I have a friend who has struggled with addiction for nearly 40 years.
After months of sobriety, a mutual friend who lives in the same building with him told me that they've smelled something coming from his apartment. He's smoking something, and it's not pot.
I asked my friend if he was using again, and he said yes. But what he said next was inspiring.
He told me he'd used a bunch of times the previous week. "and that's okay", he said. "I'm clean now. I'm going to meetings. I'm okay."
He must have seen the concern on my face.
"Look, I'm an addict. I've been an addict almost my whole life. I used. I fucked up. But that's not who I am. My mistakes don't define me. "
That's not who I am.
My mistakes don't define me.
This guy could teach a course on radical self love. I'd attend it. I need it.
How often do I redefine myself based on my failures and successes? I burnt the oatmeal. I said something witty. I haven't worked out all week. I look cute in this outfit. I forgot about that appointment. People are liking my facebook status. My self worth is subject to the ups and downs of an ordinary day.
But that's not who I am. My failures and successes don't define me. I am a child of god, a mama, a wife, a daughter, sister, friend, loved exactly as she is. Burnt oatmeal and all.
The mistakes you made today?
They don't define you.
That sin in your past that still sometimes feels like a log in your gut?
It's not who you are. The things you've done, or failed to do?
You are so. much. more.
You and me and my friend? We were formed by the hands of a loving God, thoroughly treasured and cherished by Him.
Beware of people who tell you they are ready to have children.
I was twenty-two when a nurse with icy hands coached me through breastfeeding my minutes-old child for the first time. Those first few days gave me a false sense of security, with nurses helping to bathe and feed this tiny new person, a whirlwind of visitors hugging and gifting and cheering me on, I thought that maybe I was qualified for this whole motherhood thing afterall. Eight years later, I know better. I would have to live to be about a hundred and forty in order to have the necessary wisdom, self awareness and grace to shepherd a fragile little human into adulthood.
Children have a way of exposing our own immaturities. Like when I shout at an inanimate object out of frustration and turn around to see the horror and confusion on my children's faces. What ridiculousness that I would be angry at a screen door that won't open or a computer that won't load. Or that I would be jealous when the tired grumpy baby wants her father instead of me at midnight. Or that I would get angry with God when life throws us an unexpected difficulty. I'm a big child who throws spiritual temper tantrums when things don't go my way.
This realization sets us free to forgive our own parents. My mother was practically a child when she married my father. She carried all her hurts and fears into this new family just like we all do. Being angry at a parent for the mistakes they made raising us makes about as much sense as scolding a toddler for tripping as they traipse through the livingroom in some adult shoes they've found by the door. Unless they were 140 when they had us, then perhaps they've had enough time to figure things out.
So this is parenting -- a broken person or two, still in many ways a child themselves, with all their fears and hurts and hopes and quirks, trying to raise an innately sinful little person to live functionally in this world.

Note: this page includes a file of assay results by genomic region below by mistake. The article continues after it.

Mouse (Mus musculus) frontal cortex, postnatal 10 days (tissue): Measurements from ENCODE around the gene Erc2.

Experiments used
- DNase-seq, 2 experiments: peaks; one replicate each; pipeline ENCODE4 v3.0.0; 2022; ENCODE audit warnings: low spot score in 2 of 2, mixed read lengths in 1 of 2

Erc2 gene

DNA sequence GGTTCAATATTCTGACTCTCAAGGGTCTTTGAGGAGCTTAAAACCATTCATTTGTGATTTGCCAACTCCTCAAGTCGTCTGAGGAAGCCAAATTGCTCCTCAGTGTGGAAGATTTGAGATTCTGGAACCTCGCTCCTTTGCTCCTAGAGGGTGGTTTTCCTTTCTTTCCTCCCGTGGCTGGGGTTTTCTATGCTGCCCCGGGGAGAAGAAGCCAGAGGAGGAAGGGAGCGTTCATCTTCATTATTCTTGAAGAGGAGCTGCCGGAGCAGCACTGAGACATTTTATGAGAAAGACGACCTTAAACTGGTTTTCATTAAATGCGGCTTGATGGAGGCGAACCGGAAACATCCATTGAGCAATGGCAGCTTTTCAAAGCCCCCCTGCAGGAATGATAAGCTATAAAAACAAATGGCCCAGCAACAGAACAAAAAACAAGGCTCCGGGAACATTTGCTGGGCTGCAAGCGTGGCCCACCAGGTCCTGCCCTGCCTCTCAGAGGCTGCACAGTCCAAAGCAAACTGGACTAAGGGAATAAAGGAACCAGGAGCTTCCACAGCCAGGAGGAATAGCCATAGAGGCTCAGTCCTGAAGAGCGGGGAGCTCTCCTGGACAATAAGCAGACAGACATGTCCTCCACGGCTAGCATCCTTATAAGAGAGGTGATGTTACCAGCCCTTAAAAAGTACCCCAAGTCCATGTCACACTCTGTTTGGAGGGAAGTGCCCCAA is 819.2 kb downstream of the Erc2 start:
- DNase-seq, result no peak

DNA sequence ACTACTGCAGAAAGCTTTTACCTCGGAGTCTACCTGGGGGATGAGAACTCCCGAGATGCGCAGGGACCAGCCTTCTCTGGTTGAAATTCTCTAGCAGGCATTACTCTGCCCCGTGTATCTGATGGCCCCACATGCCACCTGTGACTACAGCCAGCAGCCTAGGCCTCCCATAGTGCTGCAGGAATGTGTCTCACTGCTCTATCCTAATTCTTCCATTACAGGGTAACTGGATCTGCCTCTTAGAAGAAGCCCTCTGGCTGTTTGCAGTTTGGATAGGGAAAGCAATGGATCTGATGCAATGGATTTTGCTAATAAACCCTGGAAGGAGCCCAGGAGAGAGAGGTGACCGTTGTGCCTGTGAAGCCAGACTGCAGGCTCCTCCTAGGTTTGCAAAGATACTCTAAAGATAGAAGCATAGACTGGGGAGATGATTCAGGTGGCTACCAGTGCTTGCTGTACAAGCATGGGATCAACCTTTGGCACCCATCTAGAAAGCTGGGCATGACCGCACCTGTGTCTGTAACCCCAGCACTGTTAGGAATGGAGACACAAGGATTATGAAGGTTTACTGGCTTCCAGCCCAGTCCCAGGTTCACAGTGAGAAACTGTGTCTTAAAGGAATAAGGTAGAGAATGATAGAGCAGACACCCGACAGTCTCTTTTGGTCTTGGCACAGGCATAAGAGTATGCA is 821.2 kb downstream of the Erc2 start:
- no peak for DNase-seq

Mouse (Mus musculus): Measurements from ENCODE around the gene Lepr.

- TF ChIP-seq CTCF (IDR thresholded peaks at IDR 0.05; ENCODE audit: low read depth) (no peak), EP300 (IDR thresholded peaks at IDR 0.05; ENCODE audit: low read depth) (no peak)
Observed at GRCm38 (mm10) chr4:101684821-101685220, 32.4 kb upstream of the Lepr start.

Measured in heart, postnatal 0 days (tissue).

I ask myself sometimes what is the one thing I hope my kids will be able to say about their upbringing. I think in my early days of parenting I couldn't have nailed it down to one thing. Parenting wasn't about them back then, it was about me and what I had to prove. I needed to be strict enough to show I cared, but not smothering. I needed to be involved enough, get my hands dirty with glue and glitter and mud pies, but also leave enough room for free play and discovery. I needed to have a clean, tidy perfect space for their developement. I needed them to profess my faith as their own and live it better than I ever could. Now I just hope they will be able to say that home was a place of love and grace.
Of course I could be wrong. Thirty-one years on this planet isn't nearly enough to know for sure how not to wreck the beautiful little people entrusted to our care. No matter how many parenting books we read and prayers we say, parenting is always a big sloppy experiment full of uncontrollable variables, isn't it?
So grace. It always comes back to grace. Maybe as my kids watch me try and try again to extend grace to my own mother, grace to myself, grace to them, they will grow up knowing that we are all a broken mess and that's alright; that I was just a toddler in big girl shoes getting up again each time she fell.
I sit down on the livingroom floor as children pile into my lap and I apologize for yelling at the screen door. For frightening them. We cry and hug and go on with our day. My second born confesses to telling a lie, I squeeze her tight and forgive her. We cozy up to read stories on the couch under blankies as if the mess and sin hadn't happened. Every day is an opportunity to live out reconciliation and restoration. Forgiveness and Grace. These difficult moments where we see ourselves for who we really are and are loved despite of it, where we explode or stumble and somehow everything doesn't fall apart, these moments are grace. These moments are truth.
If I can give any piece of parenting advice, it is this: work tirelessly to forgive your own parents for their mistakes and pray that one day your kids will forgive yours.
Also, beware of people who give parenting advice. We're all just making it up as we go.